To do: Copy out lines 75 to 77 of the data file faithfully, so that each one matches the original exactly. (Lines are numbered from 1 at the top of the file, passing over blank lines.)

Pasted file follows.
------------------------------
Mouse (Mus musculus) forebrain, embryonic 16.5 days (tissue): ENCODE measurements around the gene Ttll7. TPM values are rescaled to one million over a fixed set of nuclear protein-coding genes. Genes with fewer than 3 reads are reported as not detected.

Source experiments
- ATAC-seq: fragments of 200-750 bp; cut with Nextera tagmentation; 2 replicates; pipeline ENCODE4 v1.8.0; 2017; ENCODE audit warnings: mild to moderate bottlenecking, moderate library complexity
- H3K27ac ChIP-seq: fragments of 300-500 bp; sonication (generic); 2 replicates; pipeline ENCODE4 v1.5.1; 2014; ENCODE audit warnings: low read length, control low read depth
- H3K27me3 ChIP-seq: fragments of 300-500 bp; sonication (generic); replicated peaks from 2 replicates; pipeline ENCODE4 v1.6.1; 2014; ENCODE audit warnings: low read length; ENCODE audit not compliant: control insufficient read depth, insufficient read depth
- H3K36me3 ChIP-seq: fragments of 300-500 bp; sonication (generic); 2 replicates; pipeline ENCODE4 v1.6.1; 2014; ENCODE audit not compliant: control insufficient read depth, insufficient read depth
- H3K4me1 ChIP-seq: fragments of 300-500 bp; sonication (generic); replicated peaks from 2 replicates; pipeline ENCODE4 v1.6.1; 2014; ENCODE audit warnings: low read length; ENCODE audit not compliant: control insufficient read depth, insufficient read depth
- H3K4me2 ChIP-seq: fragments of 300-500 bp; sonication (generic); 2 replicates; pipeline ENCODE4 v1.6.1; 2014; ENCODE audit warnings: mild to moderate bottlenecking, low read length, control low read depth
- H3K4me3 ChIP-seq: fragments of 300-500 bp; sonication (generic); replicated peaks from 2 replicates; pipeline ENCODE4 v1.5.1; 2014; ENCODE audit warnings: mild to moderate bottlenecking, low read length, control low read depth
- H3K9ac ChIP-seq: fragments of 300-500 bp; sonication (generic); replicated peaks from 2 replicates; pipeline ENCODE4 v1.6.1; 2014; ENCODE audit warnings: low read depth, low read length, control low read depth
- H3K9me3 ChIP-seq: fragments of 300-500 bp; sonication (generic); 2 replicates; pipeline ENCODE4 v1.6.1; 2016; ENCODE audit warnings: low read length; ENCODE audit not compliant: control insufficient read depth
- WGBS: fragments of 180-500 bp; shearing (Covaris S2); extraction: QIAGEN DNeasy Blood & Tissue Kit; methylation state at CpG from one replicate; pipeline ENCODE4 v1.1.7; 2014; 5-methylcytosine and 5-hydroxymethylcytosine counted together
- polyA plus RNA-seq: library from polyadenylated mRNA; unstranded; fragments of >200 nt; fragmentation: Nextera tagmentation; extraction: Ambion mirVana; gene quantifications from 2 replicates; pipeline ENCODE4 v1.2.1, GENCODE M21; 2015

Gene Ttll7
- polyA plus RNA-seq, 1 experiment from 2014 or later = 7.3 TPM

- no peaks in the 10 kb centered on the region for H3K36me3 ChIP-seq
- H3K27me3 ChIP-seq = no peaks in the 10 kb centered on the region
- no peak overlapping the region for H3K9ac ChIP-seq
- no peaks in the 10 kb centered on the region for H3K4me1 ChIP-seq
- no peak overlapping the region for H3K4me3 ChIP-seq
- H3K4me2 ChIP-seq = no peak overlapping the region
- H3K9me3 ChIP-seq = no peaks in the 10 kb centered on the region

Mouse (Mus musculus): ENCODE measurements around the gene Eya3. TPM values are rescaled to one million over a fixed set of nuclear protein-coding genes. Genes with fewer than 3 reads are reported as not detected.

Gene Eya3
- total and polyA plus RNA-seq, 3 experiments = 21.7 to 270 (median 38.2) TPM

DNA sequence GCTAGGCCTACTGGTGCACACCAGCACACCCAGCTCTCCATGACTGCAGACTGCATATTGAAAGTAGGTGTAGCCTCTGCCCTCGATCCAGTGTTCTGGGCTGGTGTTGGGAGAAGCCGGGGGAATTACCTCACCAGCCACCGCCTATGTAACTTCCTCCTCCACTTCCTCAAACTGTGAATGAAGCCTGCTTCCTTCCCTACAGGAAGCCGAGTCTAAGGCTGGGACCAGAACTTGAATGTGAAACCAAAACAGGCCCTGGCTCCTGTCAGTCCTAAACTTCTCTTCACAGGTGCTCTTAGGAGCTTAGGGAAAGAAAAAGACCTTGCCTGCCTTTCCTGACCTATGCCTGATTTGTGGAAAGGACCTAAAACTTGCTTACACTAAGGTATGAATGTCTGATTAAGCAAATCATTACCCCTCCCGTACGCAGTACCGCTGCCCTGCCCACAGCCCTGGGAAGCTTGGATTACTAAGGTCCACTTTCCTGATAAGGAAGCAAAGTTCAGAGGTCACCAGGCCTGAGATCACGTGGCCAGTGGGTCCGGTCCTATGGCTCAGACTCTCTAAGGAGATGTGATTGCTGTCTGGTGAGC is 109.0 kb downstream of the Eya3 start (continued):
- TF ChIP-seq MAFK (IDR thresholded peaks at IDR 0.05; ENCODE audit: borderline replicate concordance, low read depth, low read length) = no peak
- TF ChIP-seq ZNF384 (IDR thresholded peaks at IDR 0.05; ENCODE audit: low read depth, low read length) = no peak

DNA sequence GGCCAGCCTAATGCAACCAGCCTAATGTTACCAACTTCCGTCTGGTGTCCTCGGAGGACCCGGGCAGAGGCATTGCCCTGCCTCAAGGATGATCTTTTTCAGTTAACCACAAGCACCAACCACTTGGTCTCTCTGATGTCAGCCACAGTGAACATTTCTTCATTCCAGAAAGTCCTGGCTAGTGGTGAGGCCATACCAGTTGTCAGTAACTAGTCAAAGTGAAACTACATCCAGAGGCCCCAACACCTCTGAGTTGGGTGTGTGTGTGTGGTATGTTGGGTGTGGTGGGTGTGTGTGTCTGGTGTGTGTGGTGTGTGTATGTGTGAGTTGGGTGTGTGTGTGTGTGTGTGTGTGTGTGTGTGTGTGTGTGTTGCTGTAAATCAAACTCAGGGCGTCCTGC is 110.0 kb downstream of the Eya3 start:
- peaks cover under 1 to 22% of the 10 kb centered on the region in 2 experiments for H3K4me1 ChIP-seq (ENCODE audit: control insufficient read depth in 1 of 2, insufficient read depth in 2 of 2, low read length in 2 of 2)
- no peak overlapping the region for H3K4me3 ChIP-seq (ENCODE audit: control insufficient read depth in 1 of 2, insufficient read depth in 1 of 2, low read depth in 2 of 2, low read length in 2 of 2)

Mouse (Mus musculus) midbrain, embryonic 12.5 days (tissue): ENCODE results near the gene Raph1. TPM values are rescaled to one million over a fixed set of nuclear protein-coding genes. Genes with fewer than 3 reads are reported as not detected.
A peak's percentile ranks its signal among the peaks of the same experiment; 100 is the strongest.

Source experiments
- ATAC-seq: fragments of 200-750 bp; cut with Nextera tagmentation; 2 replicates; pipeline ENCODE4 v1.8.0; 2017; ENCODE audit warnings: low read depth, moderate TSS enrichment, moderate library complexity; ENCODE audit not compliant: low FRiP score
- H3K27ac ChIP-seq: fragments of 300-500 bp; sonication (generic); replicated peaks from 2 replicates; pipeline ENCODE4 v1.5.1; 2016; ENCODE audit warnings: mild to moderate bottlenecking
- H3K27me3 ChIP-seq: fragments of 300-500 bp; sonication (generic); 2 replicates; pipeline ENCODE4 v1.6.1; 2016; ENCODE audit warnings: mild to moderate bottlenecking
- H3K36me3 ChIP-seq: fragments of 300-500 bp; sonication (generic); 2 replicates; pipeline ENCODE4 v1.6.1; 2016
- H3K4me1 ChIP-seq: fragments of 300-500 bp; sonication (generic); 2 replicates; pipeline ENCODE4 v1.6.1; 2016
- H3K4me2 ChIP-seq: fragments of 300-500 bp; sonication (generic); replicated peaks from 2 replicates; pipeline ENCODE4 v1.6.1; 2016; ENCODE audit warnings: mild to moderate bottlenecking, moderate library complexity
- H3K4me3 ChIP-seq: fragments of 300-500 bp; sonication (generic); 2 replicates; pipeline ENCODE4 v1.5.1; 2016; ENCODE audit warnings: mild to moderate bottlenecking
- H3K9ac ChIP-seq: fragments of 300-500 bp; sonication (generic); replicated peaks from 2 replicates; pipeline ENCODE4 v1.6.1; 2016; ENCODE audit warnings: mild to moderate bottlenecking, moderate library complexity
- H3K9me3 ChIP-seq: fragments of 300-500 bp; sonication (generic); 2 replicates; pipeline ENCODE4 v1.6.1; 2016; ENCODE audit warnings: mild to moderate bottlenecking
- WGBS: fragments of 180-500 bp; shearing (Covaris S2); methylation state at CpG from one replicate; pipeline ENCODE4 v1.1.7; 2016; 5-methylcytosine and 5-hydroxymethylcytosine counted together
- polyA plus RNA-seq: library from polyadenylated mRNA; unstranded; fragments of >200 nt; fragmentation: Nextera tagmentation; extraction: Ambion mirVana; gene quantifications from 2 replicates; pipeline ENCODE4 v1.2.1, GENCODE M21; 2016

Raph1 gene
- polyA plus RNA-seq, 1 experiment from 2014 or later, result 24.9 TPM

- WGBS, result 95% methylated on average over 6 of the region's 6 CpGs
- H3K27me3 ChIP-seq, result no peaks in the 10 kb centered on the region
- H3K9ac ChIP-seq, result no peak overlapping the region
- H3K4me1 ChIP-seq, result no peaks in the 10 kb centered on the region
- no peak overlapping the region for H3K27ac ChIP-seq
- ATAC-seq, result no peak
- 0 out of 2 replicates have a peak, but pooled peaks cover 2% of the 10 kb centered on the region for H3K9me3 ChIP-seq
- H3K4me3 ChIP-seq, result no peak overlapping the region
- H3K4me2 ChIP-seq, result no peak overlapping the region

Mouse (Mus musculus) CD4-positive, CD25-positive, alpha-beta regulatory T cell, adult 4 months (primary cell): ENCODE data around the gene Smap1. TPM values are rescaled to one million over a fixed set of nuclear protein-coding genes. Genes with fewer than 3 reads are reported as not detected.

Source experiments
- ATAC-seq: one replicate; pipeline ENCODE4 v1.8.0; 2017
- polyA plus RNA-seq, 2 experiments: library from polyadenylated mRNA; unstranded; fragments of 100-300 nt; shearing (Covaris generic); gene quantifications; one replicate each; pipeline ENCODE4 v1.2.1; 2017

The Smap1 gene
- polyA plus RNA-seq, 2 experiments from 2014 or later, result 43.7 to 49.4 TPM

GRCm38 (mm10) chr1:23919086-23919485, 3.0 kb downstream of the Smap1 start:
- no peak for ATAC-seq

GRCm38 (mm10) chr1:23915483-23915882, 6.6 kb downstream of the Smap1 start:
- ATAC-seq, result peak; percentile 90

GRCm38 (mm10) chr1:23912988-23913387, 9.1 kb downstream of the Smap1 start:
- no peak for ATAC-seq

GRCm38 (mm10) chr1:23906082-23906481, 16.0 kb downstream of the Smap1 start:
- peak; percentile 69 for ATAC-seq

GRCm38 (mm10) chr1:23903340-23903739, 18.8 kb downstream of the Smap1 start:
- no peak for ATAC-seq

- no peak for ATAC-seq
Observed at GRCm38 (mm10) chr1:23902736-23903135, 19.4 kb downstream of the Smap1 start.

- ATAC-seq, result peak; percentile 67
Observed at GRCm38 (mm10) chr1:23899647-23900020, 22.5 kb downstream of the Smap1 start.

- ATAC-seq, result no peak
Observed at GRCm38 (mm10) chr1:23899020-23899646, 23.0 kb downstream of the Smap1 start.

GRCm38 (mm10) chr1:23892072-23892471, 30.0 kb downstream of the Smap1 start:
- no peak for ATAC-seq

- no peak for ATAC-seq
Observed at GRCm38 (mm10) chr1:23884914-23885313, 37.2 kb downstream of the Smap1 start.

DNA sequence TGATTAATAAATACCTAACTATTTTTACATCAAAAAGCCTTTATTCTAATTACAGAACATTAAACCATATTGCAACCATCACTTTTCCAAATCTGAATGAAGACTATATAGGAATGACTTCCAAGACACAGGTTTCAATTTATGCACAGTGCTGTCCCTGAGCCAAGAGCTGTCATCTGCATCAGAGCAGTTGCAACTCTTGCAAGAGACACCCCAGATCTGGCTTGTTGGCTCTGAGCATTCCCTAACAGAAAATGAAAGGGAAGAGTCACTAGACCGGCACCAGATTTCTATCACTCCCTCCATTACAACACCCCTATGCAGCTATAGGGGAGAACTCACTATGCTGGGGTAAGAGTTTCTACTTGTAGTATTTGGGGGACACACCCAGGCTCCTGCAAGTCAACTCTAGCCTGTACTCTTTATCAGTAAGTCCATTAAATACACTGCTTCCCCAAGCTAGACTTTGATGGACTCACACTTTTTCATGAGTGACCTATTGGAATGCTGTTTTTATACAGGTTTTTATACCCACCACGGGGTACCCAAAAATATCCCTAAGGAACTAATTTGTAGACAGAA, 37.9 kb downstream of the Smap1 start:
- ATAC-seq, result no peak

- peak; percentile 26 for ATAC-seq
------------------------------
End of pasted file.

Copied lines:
- ATAC-seq, result peak; percentile 67
Observed at GRCm38 (mm10) chr1:23899647-23900020, 22.5 kb downstream of the Smap1 start.

- ATAC-seq, result no peak